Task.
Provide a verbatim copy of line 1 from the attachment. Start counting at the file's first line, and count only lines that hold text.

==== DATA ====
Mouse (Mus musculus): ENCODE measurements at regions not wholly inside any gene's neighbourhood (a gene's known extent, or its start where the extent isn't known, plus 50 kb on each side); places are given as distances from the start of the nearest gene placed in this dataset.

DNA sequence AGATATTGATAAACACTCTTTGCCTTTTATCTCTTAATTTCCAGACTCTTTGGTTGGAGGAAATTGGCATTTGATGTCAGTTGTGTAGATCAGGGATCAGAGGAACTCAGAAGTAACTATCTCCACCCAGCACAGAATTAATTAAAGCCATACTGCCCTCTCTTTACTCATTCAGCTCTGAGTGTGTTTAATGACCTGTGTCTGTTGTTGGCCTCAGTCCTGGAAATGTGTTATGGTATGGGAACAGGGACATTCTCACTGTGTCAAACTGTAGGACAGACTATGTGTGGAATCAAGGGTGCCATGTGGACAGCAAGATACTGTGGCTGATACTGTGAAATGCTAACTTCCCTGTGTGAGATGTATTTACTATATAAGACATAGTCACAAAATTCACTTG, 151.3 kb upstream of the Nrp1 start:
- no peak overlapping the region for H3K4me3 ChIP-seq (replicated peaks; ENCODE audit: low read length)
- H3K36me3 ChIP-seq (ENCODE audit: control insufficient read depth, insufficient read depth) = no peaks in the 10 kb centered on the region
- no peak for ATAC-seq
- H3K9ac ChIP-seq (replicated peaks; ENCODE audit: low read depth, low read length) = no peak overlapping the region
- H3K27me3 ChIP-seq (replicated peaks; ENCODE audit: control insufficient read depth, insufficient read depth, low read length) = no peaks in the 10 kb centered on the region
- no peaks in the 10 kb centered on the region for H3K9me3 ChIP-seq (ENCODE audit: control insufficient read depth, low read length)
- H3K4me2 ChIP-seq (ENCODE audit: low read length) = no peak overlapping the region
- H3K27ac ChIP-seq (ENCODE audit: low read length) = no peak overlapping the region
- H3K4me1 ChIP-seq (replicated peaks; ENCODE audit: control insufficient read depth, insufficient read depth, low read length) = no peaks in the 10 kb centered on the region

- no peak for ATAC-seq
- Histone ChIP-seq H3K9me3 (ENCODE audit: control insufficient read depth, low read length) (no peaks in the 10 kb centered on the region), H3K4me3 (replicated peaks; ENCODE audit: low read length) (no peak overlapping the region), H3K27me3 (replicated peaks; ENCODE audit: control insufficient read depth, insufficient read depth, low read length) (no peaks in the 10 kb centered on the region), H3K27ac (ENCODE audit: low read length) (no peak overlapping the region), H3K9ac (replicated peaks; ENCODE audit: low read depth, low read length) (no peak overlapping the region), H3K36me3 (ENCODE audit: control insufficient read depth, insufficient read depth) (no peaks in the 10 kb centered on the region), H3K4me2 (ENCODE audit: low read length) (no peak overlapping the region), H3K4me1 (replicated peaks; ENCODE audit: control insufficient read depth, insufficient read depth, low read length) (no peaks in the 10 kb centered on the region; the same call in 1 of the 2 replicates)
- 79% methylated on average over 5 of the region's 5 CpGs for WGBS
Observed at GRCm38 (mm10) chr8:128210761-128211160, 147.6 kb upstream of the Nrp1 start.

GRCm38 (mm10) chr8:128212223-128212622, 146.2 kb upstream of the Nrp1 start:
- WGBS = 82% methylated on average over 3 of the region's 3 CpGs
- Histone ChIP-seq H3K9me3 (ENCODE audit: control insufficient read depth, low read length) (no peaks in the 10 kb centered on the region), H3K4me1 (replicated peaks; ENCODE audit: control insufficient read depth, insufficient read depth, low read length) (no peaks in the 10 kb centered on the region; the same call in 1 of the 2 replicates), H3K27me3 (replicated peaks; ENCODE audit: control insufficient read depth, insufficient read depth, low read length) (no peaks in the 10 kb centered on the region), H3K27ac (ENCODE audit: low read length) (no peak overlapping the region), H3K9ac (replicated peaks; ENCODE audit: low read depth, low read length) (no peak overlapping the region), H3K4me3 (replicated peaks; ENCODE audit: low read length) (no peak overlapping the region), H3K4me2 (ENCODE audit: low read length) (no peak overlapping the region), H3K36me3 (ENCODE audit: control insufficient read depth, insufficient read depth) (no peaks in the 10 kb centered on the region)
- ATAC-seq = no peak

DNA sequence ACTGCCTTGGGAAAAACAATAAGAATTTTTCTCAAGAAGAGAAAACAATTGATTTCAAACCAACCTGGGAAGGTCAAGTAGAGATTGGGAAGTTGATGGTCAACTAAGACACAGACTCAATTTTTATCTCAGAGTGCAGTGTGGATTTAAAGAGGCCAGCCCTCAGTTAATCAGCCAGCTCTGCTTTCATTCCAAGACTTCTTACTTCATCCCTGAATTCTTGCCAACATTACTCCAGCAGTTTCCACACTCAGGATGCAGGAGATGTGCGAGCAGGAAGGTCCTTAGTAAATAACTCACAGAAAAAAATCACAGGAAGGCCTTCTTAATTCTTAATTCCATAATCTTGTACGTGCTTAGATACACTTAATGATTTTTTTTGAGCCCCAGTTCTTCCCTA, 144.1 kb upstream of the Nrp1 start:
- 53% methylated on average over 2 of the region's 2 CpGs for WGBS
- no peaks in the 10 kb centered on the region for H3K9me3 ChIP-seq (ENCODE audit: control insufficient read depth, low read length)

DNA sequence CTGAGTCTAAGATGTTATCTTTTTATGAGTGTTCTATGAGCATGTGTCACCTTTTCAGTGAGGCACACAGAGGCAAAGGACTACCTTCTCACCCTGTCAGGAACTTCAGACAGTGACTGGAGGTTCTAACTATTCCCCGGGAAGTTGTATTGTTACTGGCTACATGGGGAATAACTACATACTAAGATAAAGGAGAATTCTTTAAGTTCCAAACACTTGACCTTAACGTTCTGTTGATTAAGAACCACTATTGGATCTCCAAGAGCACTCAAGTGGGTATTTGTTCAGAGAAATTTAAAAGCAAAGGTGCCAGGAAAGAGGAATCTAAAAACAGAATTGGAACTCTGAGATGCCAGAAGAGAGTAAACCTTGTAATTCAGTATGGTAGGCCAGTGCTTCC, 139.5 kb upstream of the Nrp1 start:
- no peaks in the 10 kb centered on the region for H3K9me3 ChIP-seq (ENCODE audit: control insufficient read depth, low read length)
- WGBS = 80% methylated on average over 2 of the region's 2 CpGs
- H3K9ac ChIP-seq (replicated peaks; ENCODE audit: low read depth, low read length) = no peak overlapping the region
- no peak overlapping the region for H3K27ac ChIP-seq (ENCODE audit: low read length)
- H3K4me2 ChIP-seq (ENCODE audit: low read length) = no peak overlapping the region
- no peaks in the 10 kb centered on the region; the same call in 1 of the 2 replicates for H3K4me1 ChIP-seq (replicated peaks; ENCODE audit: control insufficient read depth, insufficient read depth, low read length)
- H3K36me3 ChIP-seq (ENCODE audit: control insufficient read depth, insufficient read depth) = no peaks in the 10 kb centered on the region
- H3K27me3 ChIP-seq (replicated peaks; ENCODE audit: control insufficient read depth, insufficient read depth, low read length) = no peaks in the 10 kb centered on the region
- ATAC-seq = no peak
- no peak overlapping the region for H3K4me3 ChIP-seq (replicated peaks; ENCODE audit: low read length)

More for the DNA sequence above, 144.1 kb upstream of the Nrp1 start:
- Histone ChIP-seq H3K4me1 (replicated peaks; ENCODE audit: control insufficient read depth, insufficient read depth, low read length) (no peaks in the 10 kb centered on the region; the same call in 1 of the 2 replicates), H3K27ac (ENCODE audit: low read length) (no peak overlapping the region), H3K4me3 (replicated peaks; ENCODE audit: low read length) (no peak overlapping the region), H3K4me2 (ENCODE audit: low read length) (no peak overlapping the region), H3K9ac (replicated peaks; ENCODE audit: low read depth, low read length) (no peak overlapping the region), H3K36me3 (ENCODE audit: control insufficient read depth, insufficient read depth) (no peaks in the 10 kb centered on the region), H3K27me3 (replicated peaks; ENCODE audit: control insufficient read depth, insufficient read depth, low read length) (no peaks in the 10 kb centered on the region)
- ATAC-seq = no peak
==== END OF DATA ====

Mouse (Mus musculus): ENCODE measurements at regions not wholly inside any gene's neighbourhood (a gene's known extent, or its start where the extent isn't known, plus 50 kb on each side); places are given as distances from the start of the nearest gene placed in this dataset.